Rich Cooper

Mar 26, 2009

On Friday, March 27, 2009 an amazing tenure at DHS will conclude.  Al Martinez-Fonts’ services as the Assistant Secretary for the Private Sector will end and he will return to where he came from, the private sector.  

A number of things distinguish Al’s six-plus years of service at DHS:

•    He will have been the longest serving political appointee of the Department;
•    He will have served three different DHS Secretaries (Ridge, Chertoff & Napolitano); five Deputy Secretaries (England, Loy, Jackson, Schneider and Beers (Acting)); six Department Chiefs of Staff (Lawlor, Campbell, Wood, Sweet, Lesher & Kroloff); and any number of reorganizations;
•    He will have travelled to just about every corner of the country speaking to audiences large and small; and,
•    He will have met with just about every type of private sector member ranging from the corporate titan to the sole proprietor of a corner store.

While some may see these items as trivial (or even notorious), they are part of a story of a man who embodies the very metric of the genuine American success story.

A Cuban by birth, Al and his family came to America fleeing the Castro regime, settling in the most of American of “melting pots,” New York.   From there he went to Villanova and after graduation entered the banking profession where he literally lived and worked around the world (e.g., Philippines, Mexico, South America, etc.) as well as several other spots around the US.   

A long the way he built a track record of performance and success doing what he did best – meeting people; listening to their issues and concerns; working problems into solutions; and establishing a reputation as an honest broker who worked WITH people to get the job done.  

Those are the same qualities he brought to a fledgling upstart over six years ago with over 180,000 employees, a $24 billion dollar budget and a damned if you do, damned if you don’t mission.  I should know. I was one of the people fortunate… excuse me, BLESSED to call him my boss for three years in DHS’ Private Sector Office (PSO).  

When it was established, the PSO was a small office whose job was to connect the Department to the private sector and vice versa.  It was a first of its kind office that had never existed anywhere in the federal sphere.  Prior to the PSO, the prevailing federal government attitude for engaging the private sector was on matters solely related to sales and procurements, imposing new rules and regulations, issuing indictments, imposing fines and so forth.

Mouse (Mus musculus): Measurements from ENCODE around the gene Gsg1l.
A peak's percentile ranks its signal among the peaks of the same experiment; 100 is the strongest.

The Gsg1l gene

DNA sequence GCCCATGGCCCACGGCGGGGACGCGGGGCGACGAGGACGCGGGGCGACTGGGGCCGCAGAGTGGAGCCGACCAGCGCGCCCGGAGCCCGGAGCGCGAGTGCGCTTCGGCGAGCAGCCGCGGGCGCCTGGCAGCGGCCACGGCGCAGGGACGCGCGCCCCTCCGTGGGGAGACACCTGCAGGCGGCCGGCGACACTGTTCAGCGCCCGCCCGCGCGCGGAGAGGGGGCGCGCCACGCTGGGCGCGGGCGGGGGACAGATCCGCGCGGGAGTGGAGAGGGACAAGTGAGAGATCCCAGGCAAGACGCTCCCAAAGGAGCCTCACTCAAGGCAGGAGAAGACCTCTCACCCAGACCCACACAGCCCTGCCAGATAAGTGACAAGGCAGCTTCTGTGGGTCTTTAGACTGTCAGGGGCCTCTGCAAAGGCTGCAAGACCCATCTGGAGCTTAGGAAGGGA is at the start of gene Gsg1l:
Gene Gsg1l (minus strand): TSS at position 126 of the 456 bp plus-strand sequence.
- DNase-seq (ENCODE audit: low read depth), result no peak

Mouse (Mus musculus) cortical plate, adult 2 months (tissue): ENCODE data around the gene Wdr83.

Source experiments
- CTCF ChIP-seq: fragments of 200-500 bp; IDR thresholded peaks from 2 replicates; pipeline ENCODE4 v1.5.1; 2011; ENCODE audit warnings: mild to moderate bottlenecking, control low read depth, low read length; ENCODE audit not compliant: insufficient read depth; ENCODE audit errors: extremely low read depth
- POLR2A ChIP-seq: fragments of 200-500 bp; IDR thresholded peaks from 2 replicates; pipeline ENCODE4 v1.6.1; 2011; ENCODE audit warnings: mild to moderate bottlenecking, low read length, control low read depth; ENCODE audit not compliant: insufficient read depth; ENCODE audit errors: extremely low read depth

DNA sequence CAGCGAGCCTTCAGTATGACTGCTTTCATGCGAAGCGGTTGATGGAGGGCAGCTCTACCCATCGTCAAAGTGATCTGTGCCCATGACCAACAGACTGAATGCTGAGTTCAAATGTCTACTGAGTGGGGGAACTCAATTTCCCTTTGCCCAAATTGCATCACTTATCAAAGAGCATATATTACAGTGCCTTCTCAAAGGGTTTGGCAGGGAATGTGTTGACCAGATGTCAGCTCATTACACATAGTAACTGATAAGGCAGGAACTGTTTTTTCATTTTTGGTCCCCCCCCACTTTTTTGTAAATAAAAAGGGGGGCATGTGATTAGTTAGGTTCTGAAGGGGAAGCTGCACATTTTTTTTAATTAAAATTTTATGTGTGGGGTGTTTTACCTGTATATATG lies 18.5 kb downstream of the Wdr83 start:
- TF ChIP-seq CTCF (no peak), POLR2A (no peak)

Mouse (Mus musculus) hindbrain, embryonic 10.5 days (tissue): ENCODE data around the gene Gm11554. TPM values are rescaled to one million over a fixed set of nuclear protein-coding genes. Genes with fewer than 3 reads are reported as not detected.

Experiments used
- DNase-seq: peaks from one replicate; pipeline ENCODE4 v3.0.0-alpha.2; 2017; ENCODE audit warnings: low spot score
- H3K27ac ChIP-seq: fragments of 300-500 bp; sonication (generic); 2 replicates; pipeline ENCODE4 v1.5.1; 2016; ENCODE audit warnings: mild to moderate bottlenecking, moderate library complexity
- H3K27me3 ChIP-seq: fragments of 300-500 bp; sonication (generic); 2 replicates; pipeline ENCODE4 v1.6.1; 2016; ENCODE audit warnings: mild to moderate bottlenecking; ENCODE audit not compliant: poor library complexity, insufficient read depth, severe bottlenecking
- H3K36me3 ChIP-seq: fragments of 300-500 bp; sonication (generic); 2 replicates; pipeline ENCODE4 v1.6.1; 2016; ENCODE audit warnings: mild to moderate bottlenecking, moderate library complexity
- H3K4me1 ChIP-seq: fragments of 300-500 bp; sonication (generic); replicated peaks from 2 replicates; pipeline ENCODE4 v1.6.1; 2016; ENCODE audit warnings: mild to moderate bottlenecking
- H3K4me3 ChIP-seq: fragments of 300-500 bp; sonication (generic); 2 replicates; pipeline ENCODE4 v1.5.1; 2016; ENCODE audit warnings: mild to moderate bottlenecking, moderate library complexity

That was not the prevailing attitude of those involved in the Department’s creation or its subsequent operations.  To us, the private sector was a front line partner to the Department’s mission and as a partner, relationships needed to be established to work issues large and small.

For all of the criticism of DHS’ creation about what went into the Department and why, one thing they got right was creating an office dedicated to giving voice, perspective and relationships with the private sector.  What they also got right was finding the right man for the job of leading it.

If I had a dollar for every time someone told me when I was at the Department, or even after I left it in September 2006, “I love working with your boss,” or “You are so lucky to work for him,” I’d be underwriting the on-going Federal bailouts and recent spending sprees.

Many times I was asked what it was like to work for him and I described it this way:  

“Working for Al is great. He gives you just enough rope to swing to the next tree so you can explore, work what’s next and make something happen.  In case you forget, that’s also the same amount of rope that you need to hang yourself too.  What you did with that rope was entirely up to you and what you made of the opportunity he gave you.”  

Fortunately I never hung myself while working for him but you knew that he respected and supported you as well as others who worked for him and worked with him.  

Al’s leadership and demeanor empowered those around him to get smarter on issues, explore solutions and make opportunities happen where they never existed before.  

He was what you always hoped your boss would always be like… and for me he was.

In looking at his legacy at DHS, it should be noted that on numerous occasions Al was the only voice in a room full of senior government types who talked about the private sector but by virtue of their backgrounds and experiences knew little or nothing about it and its diverse challenges.  

Several times that voice and its counsel were embraced; other times it was not but it was Al’s voice and presence that gave perspective and insight that would have otherwise been unavailable in some of the most demanding and unprecedented of circumstances.  

Truth be told, Al Martinez-Fonts was the best friend the private sector could ever have had in post 9/11 world.  His path finding leadership has made a tremendous difference to the on-going security and success of the homeland’s greatest innovators, the private sector.  

As Assistant Secretary for the Private Sector and soon as private citizen, Al was, and still is the embodiment of the spirit of American innovation and entrepreneurship.  

On occasions such as this the words, “thank you” don’t ever say enough but they never do when you consider the people like Al.  They are selfless leaders who make the world a better place for their imparted service and limitless gifts but you would expect nothing less of an American success story.


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